Thursday, December 8, 2011

The Real Daisy

... was my grandmother. I have no idea when or where this photo was taken, but it was probably in Pittsburgh.

Her eyes were so black, you couldn't even see the pupils. Her hair was likewise very black, naturally curly and silky.

My grandmother was Melungeon, which I have always intended to blog about, but there is so little known about them, I don't know exactly what to write. Suffice to say, they were very WEIRD backwoods people with all kinds of BIZARRE traditions you never heard of. (I later understood this is why my family was so odd and never fit in with the other nice, Midwestern families on the block.) Her youngest brother (who never left the backwoods) had an indescribable, hard-to-place accent that was nearly indecipherable, as did both of her parents. It went beyond mere Appalachian accents, and it was nice to finally learn the reason why.

When the Melungeons were asked questions by census takers, they told them all kinds of creative stories, claiming to be Portuguese, Arabs, Jews, and whatever else they thought the census-taker wanted to hear. That's why nobody knew for sure what race/ethnicity they were, and historians are still arguing over it. Much has finally been sorted out through DNA: Melungeons were "tri-racial isolates" -- Native American indigenous people (and refugees from colonial encroachment) and free African-Americans, intermarried with white colonists who decided to go off and live in the wilderness for whatever reasons. This accounts for their deep secrecy and suspicion of strangers (and especially the government).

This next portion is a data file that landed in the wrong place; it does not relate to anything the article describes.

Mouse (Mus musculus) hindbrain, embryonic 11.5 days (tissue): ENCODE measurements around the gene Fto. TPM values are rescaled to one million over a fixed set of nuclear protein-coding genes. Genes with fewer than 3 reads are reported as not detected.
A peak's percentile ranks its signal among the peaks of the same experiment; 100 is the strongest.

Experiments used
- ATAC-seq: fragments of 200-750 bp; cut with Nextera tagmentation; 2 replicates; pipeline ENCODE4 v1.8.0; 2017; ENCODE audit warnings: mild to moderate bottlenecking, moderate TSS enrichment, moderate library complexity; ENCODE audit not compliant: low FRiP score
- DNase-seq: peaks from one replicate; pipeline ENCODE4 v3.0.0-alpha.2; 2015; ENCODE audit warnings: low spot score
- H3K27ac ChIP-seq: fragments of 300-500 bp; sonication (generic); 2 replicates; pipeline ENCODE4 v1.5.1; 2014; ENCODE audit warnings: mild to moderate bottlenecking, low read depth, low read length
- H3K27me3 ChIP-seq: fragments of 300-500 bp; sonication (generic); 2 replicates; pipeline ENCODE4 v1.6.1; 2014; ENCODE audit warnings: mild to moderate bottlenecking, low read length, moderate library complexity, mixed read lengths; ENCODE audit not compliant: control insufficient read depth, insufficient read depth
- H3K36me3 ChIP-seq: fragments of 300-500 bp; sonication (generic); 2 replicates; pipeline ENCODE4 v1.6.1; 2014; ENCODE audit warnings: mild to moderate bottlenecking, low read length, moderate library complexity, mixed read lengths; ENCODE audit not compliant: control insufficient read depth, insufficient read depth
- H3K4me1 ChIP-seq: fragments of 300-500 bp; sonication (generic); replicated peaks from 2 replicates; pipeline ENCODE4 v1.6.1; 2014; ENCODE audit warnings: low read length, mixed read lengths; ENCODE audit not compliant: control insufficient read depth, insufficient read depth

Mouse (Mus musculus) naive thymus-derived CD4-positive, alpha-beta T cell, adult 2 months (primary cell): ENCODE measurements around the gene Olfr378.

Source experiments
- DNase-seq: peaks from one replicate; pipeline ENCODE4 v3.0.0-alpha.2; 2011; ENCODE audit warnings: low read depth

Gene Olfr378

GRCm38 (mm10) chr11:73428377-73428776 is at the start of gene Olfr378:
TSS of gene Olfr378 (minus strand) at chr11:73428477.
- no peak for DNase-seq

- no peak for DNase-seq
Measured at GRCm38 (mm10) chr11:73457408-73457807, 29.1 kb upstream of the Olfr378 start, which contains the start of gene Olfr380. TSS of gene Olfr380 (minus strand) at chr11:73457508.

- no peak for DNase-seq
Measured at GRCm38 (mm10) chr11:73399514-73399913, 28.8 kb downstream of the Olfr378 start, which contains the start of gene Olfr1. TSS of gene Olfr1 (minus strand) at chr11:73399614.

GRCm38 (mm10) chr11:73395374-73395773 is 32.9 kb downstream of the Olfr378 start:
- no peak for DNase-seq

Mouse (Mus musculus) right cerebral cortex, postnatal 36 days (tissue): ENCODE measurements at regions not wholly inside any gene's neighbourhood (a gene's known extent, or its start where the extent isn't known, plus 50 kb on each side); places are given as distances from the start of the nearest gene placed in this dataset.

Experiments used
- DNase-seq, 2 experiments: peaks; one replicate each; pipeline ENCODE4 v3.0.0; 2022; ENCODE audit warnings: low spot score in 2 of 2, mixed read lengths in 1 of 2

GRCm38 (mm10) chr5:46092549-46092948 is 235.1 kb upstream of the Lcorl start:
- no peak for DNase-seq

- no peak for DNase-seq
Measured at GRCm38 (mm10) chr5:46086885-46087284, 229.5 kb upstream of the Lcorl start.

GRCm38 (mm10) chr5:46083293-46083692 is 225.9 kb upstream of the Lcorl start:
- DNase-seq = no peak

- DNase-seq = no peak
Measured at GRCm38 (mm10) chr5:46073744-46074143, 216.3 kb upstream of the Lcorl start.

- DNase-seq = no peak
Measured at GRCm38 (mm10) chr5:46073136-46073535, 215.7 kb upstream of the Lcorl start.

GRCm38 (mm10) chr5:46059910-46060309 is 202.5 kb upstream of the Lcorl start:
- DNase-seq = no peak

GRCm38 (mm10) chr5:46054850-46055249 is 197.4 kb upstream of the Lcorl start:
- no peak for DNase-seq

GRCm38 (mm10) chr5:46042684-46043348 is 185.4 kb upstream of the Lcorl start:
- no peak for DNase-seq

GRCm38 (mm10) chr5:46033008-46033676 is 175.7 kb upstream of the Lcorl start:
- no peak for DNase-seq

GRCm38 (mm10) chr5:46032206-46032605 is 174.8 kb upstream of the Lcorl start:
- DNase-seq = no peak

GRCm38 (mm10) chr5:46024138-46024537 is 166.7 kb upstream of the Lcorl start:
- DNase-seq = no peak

When white colonists eventually migrated to the Cumberland Gap and the New River (where my grandmother was born), they found these strange folks already living there.

I am interested in learning more, as it becomes known. In studying the Melungeons, it is fascinating to note how some people don't mind being one of the first Americans, but twist themselves in knots to deny the African ancestors. My grandmother told me that as a child, she always knew there were Africans in her family tree... but that is not the rude terminology she used, which I will not repeat here. (What is interesting is that she found this amusing and never denied it. In all honesty, she seemed to find the idea of being related to Cherokee more disturbing.) When people snootily remarked that she looked like Lena Horne, she was obviously too thrilled to get mad about the racial thing.

Second photo is of my grandmother and my mother, Betty, on the right. I estimate their ages to be 37 and 21, respectively. (1955 - Parkersburg, WV)

Third photo is my mother and me, ages 38 and 15. (1973 - Columbus, OH)
Yes, before you ask, I think that IS real fur. She thought fake fur was low class.

I miss them a lot during this time of year.

And now, your turn. Who do you miss?